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First human cases of West Nile virus confirmed in Mass.
Three women have contracted the mosquito-borne virus, an announcement that comes just days after authorities increased the statewide risk level for the West Nile from low to moderate.
By Cynthia Fernandez
Massachusetts health officials said Friday that they had confirmed three cases of West Nile virus in humans, this year’s first diagnoses in the state of the mosquito-borne virus.
They include a Worcester County woman in her 70s, a woman in her 60s from Middlesex County, and another woman from Suffolk County.
In addition, the state Department of Public Health said a horse stabled in Hampshire County also was infected and had to be euthanized.
The state did not identify the infected patients. But a Worcester man told the Globe that the occurrence in that county was his 71-year-old wife, and said she developed flu-like symptoms two weeks ago.
“[The doctor] said it’s probably some kind of flu virus, just try to keep drinking and it will probably resolve itself,” Victor Saffrin said.
But her symptoms worsened. After blood work revealed she had “critically low” sodium levels, Saffrin rushed his wife to the emergency room, where a battery of tests began, her husband said. On Wednesday, a week after the patient was first admitted to the hospital, a lumbar puncture test confirmed that the woman had contracted the West Nile virus, he said.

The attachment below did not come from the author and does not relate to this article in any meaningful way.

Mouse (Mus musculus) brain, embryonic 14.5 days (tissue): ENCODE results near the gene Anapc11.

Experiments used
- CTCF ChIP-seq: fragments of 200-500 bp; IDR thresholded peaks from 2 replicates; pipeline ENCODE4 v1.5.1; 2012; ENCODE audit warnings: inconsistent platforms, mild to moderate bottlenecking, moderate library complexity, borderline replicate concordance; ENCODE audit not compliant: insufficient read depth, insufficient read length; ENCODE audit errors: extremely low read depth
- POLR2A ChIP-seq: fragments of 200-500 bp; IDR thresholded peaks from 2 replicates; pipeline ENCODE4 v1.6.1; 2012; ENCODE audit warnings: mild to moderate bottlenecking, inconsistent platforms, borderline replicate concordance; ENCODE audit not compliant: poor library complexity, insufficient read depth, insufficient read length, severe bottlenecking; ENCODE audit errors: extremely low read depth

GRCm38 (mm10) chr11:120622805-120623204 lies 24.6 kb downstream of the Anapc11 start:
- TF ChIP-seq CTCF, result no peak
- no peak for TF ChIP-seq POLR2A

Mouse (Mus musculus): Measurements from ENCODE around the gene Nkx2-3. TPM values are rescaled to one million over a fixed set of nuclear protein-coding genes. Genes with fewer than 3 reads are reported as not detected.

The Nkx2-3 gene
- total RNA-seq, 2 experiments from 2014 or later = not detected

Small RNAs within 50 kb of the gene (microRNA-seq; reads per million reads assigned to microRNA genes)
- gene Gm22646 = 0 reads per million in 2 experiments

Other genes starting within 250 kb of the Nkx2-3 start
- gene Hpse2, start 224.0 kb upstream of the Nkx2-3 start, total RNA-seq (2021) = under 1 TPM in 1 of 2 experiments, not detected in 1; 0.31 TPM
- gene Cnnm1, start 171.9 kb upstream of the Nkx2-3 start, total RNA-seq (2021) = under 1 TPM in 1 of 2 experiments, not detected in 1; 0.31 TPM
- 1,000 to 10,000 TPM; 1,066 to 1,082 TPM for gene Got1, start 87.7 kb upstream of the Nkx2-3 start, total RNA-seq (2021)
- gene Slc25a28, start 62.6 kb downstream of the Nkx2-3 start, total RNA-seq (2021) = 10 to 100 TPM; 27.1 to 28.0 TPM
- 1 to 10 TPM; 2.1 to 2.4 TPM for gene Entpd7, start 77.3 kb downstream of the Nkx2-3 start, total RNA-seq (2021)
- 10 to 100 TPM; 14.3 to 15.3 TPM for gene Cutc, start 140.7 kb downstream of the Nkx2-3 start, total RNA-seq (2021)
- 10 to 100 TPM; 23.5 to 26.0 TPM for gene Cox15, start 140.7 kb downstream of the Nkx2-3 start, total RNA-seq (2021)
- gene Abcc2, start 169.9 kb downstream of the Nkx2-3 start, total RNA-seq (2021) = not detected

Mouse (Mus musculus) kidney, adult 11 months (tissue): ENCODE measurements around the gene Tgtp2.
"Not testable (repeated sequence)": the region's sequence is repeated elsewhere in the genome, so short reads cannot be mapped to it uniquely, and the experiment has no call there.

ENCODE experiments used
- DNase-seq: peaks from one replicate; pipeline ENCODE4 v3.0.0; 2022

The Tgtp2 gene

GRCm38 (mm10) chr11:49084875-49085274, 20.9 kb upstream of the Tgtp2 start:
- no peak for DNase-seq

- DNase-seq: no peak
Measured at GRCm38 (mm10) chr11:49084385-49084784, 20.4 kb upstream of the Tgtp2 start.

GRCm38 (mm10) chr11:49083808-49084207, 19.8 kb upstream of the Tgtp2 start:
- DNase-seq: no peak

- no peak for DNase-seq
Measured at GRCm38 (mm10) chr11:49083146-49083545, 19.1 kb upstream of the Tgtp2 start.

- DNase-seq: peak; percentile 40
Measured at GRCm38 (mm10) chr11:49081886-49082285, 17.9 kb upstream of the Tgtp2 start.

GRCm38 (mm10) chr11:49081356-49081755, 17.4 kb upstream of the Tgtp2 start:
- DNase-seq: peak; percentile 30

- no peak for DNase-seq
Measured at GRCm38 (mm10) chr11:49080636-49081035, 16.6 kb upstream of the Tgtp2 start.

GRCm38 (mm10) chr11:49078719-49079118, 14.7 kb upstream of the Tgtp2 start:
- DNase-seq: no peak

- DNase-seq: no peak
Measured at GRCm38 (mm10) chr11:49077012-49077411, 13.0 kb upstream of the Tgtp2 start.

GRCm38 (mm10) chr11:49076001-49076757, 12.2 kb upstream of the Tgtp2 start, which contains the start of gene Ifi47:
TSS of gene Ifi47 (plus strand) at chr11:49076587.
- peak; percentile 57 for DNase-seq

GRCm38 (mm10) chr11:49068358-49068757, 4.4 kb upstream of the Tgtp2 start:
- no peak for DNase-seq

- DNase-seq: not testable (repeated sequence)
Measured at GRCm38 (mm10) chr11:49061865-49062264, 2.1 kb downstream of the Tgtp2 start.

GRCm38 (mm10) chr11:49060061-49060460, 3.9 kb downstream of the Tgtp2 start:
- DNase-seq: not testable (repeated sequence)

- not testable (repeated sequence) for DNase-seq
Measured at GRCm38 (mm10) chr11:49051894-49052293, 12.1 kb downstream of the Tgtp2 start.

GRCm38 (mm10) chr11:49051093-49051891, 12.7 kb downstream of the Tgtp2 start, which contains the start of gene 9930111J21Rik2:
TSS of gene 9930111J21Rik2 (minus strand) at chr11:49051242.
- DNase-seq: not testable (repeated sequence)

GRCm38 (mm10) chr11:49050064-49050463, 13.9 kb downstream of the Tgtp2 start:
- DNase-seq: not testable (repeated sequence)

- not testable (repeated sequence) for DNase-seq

Saffrin said Friday that his wife was discharged from the hospital on Thursday and sent to an in-patient rehabilitation facility, where she will undergo physical therapy to restore her mobility.
The state said that in the other cases, the Suffolk woman had been hospitalized and later discharged and the Middlesex woman was not hospitalized.
Symptoms include a high fever and flu-like symptoms. Most people who contract West Nile show no symptoms. Those over the age of 50 are at greater risk of contracting the virus.
Last year, there were six cases in humans, and no deaths.
The diagnoses of the state’s first human cases for 2018 were announced days after authorities increased the statewide risk level for the West Nile virus from low to moderate. They cited a rise in the number of mosquitoes carrying the virus and the hot, wet weather that created ideal breeding conditions for the insects.
It is only the second time that public health officials had raised the risk level statewide. The first time was in 2012, when there were 33 human cases of West Nile recorded in the state.
This year, the state already seen a 6 percent jump in the number of mosquitoes that have tested positive for the virus, according to state data.
More than 160 communities in the state are deemed to be at moderate risk for the virus.
Saffrin said he is confident his wife will recover.
“She was a very active person,” Saffrin said of his wife. “She did Zumba class twice a week, yoga class twice a week. . . . If she had not been nearly as fit to begin with, this might have been considerably more serious.”
In one week, doctors will evaluate her progress and decide if she is well enough to go home.
Cynthia Fernandez can be reached at email@example.com.